42 Persei


42 Persei is a binary star system in the northern constellation of Perseus. It has the Bayer designation n Persei, while 42 Persei is the Flamsteed designation. The system is visible to the naked eye as a dim, white-hued point of light with an apparent visual magnitude of 5.11.[5] It is located around 93 parsecs (302 ly) distant from the Sun,[1] but is drifting closer with a radial velocity of −12.4 km/s.[6]

42 Persei
Perseus constellation map.svg
Red circle.svg
Location of 42 Persei (circled)
Observation data
Epoch J2000      Equinox J2000
Constellation Perseus
Right ascension 03h 49m 32.68952s[1]
Declination 33° 05′ 28.9603″[1]
Apparent magnitude (V) 5.05 - 5.18[2]
Spectral type A3V[3] + MV[4]
U−B color index +0.11[5]
B−V color index +0.07[5]
Variable type Ellipsoidal[4]
Radial velocity (Rv)−12.40[6] km/s
Proper motion (μ) RA: −28.483[7] mas/yr
Dec.: +6.260[7] mas/yr
Parallax (π)10.8041 ± 0.1504 mas[7]
Distance302 ± 4 ly
(93 ± 1 pc)
Absolute magnitude (MV)0.57[8]
Period (P)1.7653511 ± 0.000002 d
Semi-major axis (a)8.207 R
Eccentricity (e)0.056
Inclination (i)65.3°
Argument of periastron (ω)
Semi-amplitude (K1)
34.34 km/s
42 Per A
Mass2.0[4] M
Radius3.48[4] R
Luminosity59[9] L
Surface gravity (log g)3.78[10] cgs
Temperature8,892[9] K
Metallicity [Fe/H]0.00[11] dex
Rotational velocity (v sin i)91[9] km/s
42 Per B
Mass0.38[4] M
Temperature3,500[4] K
Other designations
n Per, 42 Per, V467 Per, BD+32°667, GC 4592, HD 23848, HIP 17886, HR 1177, SAO 56727
Database references
A light curve for V467 Persei, plotted from TESS data[12]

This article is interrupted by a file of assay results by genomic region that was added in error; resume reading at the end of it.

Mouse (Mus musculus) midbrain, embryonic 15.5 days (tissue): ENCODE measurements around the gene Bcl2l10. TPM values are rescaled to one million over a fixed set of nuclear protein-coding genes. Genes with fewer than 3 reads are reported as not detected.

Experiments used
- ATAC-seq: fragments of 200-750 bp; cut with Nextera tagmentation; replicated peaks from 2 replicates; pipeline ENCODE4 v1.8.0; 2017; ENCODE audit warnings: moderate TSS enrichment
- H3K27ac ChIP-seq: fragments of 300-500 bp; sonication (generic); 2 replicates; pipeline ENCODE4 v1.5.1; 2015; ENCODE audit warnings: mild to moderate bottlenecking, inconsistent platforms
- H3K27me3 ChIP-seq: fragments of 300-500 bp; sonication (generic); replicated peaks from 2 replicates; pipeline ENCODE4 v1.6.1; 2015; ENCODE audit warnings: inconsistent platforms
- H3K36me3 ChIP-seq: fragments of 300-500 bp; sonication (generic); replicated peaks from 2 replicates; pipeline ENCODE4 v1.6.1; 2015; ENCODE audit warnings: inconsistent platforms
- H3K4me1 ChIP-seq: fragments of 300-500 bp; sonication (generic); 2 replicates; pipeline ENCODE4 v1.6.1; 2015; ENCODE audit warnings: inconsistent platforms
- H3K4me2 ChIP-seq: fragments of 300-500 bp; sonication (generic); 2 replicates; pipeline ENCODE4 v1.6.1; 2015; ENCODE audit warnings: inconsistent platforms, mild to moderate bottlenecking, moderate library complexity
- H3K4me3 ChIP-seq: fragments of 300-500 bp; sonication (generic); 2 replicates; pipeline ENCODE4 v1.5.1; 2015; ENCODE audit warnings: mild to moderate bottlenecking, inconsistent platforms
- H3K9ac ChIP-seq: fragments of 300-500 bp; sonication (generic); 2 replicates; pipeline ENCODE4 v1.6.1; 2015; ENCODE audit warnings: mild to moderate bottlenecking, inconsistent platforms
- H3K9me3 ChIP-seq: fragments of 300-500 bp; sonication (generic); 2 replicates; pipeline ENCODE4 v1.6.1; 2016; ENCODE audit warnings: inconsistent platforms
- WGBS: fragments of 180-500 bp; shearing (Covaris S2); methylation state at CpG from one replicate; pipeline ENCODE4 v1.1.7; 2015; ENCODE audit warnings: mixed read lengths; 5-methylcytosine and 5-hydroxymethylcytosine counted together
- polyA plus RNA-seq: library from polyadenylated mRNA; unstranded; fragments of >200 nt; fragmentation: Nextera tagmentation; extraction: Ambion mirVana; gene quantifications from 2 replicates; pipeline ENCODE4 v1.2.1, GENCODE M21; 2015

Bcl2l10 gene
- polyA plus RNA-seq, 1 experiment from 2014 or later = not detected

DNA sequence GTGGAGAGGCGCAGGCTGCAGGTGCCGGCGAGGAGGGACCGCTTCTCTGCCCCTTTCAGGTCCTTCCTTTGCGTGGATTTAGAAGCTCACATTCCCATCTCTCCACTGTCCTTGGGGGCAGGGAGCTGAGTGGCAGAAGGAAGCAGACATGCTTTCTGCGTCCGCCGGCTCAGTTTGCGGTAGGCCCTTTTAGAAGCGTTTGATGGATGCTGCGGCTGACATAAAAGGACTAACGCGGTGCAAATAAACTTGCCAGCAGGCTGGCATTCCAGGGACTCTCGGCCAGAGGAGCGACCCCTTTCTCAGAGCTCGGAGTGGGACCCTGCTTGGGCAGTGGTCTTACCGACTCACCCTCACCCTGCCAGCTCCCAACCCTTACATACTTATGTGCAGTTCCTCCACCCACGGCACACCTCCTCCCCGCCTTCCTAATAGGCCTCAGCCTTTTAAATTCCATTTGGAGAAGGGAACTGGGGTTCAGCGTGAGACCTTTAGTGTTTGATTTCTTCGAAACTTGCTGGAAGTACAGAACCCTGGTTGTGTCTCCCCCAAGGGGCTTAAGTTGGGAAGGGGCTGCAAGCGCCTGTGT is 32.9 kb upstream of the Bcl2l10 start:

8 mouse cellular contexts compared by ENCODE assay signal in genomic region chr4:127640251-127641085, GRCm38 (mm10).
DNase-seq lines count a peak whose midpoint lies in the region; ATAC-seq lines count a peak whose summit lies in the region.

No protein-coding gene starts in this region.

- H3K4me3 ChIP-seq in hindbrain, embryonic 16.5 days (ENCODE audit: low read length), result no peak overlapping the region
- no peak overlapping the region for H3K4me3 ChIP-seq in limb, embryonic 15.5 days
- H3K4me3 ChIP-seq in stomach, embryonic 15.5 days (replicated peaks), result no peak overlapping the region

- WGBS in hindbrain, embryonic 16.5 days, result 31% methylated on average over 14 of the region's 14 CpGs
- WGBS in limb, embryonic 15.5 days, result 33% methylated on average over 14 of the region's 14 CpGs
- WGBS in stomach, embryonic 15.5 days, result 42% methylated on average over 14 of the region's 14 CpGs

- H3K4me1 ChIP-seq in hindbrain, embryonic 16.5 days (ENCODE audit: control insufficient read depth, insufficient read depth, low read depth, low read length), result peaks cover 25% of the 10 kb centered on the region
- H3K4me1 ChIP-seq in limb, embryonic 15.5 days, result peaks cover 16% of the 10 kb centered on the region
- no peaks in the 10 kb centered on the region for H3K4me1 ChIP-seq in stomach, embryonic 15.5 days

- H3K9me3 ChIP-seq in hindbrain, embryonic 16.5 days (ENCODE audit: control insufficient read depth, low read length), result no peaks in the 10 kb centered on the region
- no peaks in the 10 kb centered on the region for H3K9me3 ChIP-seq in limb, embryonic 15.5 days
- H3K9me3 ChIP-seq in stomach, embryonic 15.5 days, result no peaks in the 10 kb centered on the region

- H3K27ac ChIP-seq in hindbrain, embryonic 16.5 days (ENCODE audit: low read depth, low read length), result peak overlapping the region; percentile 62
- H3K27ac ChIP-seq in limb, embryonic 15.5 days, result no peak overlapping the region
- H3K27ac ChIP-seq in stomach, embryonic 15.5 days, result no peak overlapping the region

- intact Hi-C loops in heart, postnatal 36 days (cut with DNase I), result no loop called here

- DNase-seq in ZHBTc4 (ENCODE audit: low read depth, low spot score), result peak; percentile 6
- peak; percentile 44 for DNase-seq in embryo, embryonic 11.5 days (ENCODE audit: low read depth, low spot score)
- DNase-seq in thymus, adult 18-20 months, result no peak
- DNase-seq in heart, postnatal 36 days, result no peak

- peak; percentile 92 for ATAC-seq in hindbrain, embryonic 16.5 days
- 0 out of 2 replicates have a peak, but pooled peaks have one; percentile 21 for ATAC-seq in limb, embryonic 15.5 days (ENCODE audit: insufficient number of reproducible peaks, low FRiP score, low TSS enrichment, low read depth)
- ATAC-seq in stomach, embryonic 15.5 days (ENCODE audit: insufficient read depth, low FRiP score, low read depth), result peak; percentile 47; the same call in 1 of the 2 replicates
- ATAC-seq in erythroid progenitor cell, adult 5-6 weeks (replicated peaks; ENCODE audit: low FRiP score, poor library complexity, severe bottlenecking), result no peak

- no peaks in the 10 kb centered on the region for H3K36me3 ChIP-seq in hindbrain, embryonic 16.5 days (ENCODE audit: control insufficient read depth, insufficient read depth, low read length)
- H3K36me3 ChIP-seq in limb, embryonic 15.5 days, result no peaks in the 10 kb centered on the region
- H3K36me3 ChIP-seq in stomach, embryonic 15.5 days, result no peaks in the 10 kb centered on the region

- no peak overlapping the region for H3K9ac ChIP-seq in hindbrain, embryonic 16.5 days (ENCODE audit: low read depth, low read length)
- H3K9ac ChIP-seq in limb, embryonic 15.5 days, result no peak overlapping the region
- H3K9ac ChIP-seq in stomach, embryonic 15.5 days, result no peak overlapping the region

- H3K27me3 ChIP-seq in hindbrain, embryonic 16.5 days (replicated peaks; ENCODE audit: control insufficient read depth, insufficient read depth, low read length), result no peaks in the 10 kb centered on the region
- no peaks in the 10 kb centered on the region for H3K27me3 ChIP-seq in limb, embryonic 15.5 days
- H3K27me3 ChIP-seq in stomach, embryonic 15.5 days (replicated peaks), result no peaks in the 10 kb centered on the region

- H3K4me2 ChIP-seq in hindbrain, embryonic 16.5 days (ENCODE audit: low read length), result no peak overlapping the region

42 Persei is a single-lined spectroscopic binary with an orbital period of 1.77 days and an eccentricity of just 0.056.[4] It is a variable star, ranging in brightness from magnitude 5.05 to 5.18, and was assumed at discovery to be a close, but detached, eclipsing variable.[2] Closer studies of the light variations and the orbit have shown that the main brightness changes are due to rotation of the distorted primary star, although it is predicted from the likely inclination of the orbit that shallow eclipses could also occur.[4]

The visible component is an A-type main-sequence star with a stellar classification of A3V;[3] a star that is fusing its core hydrogen. It has been reported as a mild Am star,[13] but this is considered questionable.[14] The star has twice[4] the mass of the Sun and 3.5[4] times the Sun's radius. It has a high rate of spin, showing a projected rotational velocity of 91 km/s.[9] The star is radiating 59[9] times the luminosity of the Sun from its photosphere at an effective temperature of 8,892 K.[9] The unseen companion star is likely to be a dim red dwarf with 38% of the Sun's mass.[4]

In Chinese astronomy, 42 Persei is called 天讒, Pinyin: Tiānchán, meaning Celestial Slander, because this star is marking itself and stand alone in Celestial Slander asterism, Hairy Head mansion (see : Chinese constellation).[15]


  1. ^ a b c Van Leeuwen, F. (2007). "Validation of the new Hipparcos reduction". Astronomy and Astrophysics. 474 (2): 653–664. arXiv:0708.1752. Bibcode:2007A&A...474..653V. doi:10.1051/0004-6361:20078357. S2CID 18759600. Vizier catalog entry